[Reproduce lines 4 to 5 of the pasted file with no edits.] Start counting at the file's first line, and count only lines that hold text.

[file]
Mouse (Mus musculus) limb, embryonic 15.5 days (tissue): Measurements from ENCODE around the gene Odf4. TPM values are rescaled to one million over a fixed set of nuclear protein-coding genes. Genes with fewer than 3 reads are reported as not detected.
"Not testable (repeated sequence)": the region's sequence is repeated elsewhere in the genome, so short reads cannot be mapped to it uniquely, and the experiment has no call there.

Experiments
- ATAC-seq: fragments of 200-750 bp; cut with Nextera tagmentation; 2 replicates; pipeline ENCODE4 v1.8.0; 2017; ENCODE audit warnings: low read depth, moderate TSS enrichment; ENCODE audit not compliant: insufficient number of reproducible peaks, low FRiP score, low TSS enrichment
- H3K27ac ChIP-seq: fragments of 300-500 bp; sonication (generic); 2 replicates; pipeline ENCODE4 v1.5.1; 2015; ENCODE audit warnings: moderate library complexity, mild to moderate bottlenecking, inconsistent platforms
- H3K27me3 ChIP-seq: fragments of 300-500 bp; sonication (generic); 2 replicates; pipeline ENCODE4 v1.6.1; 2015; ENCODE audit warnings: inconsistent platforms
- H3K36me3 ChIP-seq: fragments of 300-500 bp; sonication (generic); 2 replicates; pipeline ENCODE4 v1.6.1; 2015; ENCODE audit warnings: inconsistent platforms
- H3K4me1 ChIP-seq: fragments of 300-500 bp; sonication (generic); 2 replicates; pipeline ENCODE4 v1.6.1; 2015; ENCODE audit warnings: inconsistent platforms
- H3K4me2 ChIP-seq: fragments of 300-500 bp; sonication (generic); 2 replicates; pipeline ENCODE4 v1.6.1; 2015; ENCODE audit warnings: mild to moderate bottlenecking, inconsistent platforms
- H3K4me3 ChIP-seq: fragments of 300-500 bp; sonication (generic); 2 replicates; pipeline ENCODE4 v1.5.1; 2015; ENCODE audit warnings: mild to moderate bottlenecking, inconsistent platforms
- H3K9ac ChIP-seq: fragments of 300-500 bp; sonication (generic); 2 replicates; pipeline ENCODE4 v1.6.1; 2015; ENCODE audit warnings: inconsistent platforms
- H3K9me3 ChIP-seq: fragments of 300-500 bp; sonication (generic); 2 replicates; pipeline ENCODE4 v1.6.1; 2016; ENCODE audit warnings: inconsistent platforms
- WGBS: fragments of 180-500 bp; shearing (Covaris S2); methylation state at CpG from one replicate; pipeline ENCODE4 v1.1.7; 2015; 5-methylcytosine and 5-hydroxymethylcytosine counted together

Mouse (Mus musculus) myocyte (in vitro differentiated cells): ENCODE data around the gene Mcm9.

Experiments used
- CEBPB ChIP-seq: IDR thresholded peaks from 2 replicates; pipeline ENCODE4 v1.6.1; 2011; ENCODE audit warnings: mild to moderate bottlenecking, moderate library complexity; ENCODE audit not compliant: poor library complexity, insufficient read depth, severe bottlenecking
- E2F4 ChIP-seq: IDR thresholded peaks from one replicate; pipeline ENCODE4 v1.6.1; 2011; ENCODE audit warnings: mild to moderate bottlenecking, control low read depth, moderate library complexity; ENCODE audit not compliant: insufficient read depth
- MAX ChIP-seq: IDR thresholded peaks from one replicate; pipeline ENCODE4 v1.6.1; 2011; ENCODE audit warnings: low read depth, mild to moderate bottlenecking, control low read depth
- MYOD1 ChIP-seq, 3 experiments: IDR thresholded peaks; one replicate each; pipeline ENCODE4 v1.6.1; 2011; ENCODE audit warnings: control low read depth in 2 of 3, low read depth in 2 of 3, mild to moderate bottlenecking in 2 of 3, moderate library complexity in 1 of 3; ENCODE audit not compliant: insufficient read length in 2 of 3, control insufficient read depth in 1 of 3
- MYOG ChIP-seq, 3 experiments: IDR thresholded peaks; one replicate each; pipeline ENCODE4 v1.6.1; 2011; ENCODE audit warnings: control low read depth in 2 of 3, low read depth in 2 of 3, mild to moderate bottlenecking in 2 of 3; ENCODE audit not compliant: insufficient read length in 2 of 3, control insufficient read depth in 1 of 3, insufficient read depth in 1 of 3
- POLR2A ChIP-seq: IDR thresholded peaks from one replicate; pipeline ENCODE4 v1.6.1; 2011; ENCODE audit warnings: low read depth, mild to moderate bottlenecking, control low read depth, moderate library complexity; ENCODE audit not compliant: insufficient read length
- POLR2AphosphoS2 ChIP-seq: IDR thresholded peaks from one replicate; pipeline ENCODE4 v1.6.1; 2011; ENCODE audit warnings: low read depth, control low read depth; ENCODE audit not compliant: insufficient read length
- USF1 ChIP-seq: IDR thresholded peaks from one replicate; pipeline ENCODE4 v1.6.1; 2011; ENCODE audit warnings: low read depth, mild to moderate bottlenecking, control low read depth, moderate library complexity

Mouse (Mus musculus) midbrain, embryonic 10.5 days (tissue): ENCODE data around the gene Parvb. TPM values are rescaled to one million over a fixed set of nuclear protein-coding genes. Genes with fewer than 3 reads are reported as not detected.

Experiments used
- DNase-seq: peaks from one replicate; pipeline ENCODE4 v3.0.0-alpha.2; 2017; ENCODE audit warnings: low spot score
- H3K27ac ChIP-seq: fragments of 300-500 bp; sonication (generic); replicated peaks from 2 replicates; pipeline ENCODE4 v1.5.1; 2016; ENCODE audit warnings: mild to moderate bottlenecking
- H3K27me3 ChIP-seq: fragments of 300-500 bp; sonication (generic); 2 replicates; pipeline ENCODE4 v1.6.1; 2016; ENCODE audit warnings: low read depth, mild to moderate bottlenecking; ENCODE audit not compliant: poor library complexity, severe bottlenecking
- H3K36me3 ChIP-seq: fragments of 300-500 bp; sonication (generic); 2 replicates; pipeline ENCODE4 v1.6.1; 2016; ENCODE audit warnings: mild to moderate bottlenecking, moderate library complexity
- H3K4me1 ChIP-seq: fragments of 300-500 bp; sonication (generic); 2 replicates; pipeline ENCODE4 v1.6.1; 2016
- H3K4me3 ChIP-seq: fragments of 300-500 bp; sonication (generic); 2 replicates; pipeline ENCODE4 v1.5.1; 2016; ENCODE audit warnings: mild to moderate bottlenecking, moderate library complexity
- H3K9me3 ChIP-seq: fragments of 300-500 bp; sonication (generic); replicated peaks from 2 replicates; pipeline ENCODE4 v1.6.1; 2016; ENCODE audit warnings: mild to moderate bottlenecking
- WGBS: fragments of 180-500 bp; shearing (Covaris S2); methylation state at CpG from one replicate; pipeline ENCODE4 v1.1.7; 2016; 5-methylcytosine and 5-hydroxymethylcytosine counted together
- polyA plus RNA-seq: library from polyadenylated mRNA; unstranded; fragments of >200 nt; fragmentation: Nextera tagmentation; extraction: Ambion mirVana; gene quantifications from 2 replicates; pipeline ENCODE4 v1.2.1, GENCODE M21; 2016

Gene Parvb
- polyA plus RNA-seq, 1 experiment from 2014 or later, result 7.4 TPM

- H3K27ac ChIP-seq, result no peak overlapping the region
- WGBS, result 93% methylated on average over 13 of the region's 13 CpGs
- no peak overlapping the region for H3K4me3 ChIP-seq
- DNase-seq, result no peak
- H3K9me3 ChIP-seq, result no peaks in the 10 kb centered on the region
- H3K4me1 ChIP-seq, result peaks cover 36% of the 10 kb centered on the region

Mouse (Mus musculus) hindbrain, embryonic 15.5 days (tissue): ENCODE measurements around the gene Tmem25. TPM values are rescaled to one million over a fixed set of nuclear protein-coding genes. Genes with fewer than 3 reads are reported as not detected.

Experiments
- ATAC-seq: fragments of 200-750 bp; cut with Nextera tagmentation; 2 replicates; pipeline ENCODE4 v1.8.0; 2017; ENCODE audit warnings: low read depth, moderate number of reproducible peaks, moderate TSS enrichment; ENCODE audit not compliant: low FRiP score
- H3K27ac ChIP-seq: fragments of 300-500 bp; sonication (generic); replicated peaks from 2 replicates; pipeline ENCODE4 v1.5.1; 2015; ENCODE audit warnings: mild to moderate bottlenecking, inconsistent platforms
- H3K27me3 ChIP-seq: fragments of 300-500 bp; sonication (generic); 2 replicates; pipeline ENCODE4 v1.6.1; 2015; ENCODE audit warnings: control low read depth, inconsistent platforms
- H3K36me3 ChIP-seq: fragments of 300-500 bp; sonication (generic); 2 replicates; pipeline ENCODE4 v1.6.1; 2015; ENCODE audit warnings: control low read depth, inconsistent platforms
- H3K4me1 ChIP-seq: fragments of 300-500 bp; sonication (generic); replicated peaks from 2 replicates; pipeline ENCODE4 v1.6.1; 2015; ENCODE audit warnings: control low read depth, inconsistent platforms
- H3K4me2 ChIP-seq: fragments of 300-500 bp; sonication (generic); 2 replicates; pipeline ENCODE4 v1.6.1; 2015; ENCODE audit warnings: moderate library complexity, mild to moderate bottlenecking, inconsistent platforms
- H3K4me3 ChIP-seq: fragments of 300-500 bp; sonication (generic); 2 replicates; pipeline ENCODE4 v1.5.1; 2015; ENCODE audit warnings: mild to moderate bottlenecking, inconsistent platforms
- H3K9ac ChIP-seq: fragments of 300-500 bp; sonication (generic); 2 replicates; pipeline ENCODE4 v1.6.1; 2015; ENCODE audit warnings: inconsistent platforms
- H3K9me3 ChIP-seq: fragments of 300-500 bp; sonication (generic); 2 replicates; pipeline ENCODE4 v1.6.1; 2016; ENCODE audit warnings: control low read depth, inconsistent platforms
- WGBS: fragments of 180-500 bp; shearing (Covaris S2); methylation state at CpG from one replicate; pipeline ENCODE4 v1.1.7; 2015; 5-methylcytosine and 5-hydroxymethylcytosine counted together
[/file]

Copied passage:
- ATAC-seq: fragments of 200-750 bp; cut with Nextera tagmentation; 2 replicates; pipeline ENCODE4 v1.8.0; 2017; ENCODE audit warnings: low read depth, moderate TSS enrichment; ENCODE audit not compliant: insufficient number of reproducible peaks, low FRiP score, low TSS enrichment
- H3K27ac ChIP-seq: fragments of 300-500 bp; sonication (generic); 2 replicates; pipeline ENCODE4 v1.5.1; 2015; ENCODE audit warnings: moderate library complexity, mild to moderate bottlenecking, inconsistent platforms